Audiences far prefer entertainment to news. But among those hardy souls who consume news, many more prefer TV news to the dead tree stuff – newspapers and news magazines. For this reason TV news, while not a killer business, has been respectably profitable in the past.
I’m not sure how much longer this will be the case.
Overall, interest in news is declining, a demographic trend that will soon wipe out all but a handful of newspapers. The problem for broadcasters is that their relatively larger share of the news audience is fragmenting as well as deserting. With cable, satellite, and online versions of video news available, people have more choices – and they are taking all of them.
What does the future hold? Here are early returns:
With buyouts and layoffs in progress, the mood at ABC News cannot be good. It was probably not enhanced by the ratings report for the first quarter of the year showing that the network’s evening newscast, “World News,” had sunk to the lowest numbers the program has had in a first quarter since the People Meter was introduced by Nielsen in 1987.
The same situation prevailed at CBS, where the “Evening News” also hit a new low for the months of January through March.
The NYT article notes that the three network newscasts together reach an audience of 24 million, by far the largest news audience in any format. But the networks have always owned the largest news audience – and 24 million in a country of 300 million strikes even my math-challenged brain as an unhappy number.
Of course, if you are CNN, you are looking at audiences of under a million, and wondering whether Larry King is worth his salary. In fact, cable newscasters as a whole have been left in the dust by Spongebob Squarepants, who can, on a good day, get over 5 million viewers.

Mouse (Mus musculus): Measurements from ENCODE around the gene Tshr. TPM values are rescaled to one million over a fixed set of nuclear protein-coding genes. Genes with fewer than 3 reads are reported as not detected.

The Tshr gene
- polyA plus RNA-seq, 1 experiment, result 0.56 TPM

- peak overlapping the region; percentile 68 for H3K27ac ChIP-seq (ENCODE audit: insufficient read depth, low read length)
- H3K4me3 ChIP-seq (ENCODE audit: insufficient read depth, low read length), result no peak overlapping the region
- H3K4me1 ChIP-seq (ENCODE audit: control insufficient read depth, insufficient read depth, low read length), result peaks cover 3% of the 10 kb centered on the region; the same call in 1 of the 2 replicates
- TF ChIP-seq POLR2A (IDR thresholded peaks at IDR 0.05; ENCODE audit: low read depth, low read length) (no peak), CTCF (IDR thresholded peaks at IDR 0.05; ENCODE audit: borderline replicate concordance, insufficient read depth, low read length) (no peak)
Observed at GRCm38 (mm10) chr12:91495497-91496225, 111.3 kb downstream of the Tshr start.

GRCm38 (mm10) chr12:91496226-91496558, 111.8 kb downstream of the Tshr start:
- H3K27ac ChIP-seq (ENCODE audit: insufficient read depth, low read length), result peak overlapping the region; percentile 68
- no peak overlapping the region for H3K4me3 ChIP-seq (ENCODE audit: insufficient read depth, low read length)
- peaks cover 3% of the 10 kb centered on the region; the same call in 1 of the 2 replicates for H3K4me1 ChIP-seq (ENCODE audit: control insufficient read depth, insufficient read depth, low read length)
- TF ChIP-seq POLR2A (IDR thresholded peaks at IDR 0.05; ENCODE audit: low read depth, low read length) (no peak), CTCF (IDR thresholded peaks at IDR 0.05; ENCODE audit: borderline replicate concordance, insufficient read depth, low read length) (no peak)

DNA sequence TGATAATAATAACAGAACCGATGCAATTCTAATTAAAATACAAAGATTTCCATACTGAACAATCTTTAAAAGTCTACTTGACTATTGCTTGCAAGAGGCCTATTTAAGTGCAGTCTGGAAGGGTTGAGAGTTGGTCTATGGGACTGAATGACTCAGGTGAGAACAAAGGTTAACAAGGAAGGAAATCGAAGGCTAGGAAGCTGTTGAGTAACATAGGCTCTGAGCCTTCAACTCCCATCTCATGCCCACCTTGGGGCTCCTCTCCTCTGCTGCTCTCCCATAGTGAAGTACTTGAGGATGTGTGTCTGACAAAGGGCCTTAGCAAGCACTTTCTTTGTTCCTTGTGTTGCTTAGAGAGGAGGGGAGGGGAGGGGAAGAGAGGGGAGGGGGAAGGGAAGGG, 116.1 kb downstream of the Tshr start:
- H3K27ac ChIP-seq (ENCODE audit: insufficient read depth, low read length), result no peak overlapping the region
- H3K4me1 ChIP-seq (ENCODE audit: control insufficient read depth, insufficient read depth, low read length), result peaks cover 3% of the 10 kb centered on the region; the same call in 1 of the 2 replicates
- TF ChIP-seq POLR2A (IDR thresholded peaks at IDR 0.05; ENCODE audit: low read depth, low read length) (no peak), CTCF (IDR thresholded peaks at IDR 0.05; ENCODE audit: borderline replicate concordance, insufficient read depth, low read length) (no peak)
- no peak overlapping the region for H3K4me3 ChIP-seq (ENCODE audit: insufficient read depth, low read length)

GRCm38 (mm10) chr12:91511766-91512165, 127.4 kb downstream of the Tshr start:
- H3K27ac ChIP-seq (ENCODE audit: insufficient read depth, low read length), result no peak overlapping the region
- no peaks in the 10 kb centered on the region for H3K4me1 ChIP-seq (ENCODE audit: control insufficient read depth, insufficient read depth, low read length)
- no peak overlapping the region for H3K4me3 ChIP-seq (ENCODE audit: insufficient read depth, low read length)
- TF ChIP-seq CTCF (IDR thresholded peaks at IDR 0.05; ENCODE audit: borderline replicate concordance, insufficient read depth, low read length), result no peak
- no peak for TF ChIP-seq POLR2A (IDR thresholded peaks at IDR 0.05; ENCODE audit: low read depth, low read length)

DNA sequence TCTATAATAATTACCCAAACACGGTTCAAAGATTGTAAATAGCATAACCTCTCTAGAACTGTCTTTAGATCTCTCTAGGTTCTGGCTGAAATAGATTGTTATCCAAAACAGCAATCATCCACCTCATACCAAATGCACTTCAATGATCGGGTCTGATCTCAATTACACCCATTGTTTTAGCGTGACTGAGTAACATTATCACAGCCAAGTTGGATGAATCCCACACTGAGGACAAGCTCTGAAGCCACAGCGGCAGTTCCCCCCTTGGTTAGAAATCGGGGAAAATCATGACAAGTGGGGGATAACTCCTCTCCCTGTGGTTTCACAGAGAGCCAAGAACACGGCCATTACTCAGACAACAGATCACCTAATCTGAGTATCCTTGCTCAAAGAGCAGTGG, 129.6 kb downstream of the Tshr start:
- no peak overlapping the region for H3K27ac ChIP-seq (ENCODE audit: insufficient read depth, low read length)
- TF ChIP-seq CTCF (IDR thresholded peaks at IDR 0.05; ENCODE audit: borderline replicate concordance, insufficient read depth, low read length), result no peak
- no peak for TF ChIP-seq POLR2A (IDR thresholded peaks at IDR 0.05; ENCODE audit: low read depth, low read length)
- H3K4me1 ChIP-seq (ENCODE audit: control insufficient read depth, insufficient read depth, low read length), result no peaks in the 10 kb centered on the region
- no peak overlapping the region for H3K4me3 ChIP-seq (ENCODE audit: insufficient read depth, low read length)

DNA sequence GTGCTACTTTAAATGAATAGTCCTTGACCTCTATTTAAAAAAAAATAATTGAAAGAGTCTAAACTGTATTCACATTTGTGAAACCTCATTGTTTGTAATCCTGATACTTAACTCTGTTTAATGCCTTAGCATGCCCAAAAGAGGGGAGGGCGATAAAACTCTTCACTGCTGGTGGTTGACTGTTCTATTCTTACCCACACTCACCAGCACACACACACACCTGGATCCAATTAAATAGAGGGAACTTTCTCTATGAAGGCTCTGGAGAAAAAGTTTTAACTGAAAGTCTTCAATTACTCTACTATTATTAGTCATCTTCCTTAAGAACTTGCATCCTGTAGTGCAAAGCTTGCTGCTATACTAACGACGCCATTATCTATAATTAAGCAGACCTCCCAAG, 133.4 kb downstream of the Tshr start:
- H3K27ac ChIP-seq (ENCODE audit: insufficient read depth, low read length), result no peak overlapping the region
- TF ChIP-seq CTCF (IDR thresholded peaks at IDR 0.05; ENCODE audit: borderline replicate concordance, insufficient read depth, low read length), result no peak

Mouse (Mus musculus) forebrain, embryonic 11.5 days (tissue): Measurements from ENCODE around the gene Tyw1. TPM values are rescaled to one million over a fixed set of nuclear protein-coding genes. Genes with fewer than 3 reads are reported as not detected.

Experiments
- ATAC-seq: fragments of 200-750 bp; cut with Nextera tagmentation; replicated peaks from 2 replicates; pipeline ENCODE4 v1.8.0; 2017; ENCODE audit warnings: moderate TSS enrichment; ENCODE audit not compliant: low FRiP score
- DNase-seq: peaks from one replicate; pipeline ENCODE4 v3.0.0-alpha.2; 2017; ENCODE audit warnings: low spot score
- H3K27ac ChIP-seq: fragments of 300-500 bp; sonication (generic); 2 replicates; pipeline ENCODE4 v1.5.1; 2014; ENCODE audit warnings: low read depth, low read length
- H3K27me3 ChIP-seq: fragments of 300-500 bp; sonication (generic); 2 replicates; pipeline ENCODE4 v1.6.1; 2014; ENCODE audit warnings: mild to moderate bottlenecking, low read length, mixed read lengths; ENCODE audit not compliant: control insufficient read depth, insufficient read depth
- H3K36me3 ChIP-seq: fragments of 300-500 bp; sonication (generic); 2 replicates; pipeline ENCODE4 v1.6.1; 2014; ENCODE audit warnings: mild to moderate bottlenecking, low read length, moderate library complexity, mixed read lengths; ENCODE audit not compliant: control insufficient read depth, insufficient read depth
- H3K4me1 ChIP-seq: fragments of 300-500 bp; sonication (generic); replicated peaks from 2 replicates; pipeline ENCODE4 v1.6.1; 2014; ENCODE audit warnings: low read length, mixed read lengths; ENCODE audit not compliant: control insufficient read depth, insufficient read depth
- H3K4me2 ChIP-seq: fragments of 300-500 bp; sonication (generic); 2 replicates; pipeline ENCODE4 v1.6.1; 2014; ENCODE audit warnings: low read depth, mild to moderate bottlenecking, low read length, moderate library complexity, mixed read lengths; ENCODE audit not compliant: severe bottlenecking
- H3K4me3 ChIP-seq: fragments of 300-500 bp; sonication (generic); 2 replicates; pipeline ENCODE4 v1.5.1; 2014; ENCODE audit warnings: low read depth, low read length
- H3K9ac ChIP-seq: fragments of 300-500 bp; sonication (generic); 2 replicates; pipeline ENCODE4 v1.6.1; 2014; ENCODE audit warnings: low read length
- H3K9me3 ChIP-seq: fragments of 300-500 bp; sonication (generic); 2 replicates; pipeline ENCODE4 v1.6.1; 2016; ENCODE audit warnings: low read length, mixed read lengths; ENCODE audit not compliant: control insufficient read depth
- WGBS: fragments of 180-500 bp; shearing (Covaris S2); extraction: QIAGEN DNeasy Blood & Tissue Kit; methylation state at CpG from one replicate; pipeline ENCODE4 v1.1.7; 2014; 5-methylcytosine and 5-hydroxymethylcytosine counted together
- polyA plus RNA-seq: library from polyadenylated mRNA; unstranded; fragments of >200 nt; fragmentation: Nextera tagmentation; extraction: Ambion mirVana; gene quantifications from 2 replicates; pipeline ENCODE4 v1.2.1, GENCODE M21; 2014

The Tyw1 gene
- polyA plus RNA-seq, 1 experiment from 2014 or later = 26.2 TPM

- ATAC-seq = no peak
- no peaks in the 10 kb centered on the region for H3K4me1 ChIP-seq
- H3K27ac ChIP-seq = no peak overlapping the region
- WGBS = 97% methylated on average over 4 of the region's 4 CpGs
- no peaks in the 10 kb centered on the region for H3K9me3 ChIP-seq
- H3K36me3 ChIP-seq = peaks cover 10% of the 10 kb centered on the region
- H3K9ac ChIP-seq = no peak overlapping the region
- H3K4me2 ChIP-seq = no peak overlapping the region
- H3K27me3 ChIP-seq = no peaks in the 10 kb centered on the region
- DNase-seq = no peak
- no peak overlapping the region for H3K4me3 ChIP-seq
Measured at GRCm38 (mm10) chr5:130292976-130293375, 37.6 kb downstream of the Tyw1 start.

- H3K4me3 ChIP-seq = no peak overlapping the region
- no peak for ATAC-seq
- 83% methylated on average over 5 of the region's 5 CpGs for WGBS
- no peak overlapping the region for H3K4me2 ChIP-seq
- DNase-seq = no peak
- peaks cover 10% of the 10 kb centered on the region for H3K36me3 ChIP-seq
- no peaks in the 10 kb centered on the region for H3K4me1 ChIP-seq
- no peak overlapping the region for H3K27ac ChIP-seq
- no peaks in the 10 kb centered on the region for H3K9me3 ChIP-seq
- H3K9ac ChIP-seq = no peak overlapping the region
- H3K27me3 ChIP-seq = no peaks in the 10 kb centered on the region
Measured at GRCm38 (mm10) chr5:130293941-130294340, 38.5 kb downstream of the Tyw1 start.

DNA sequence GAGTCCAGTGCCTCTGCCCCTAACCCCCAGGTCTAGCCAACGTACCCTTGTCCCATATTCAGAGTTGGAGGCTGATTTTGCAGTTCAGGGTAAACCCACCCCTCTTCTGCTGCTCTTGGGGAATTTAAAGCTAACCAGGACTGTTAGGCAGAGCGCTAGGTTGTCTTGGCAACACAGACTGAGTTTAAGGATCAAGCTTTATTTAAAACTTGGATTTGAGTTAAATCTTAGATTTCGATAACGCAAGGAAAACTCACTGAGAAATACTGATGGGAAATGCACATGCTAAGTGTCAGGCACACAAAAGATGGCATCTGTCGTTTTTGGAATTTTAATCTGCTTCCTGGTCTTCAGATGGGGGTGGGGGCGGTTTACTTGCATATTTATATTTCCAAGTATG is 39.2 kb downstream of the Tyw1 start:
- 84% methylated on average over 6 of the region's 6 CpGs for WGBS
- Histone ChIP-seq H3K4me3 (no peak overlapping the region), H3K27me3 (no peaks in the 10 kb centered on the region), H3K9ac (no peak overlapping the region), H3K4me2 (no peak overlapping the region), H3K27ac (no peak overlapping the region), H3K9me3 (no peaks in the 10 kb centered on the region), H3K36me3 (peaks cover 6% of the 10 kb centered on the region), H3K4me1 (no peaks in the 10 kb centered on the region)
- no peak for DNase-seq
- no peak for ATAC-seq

Let me finish with an observation from one of my intellectual heroes, Clay Shirky:
About 15 years ago, the supply part of media’s supply-and-demand curve went parabolic, with a predictably inverse effect on price. Since then, a battalion of media elites have lined up to declare that exactly the opposite thing will start happening any day now.
To pick a couple of examples more or less at random, last year Barry Diller of IAC said, of content available on the web, “It is not free, and is not going to be,” Steve Brill of Journalism Online said that users “just need to get back into the habit of doing so [paying for content] online”, and Rupert Murdoch of News Corp said “Web users will have to pay for what they watch and use.”
Diller, Brill, and Murdoch seem be stating a simple fact—we will have to pay them—but this fact is not in fact a fact. Instead, it is a choice, one its proponents often decline to spell out in full, because, spelled out in full, it would read something like this:
“Web users will have to pay for what they watch and use, or else we will have to stop making content in the costly and complex way we have grown accustomed to making it. And we don’t know how to do that.”
And that, quoth Walter Cronkite, is the way it is.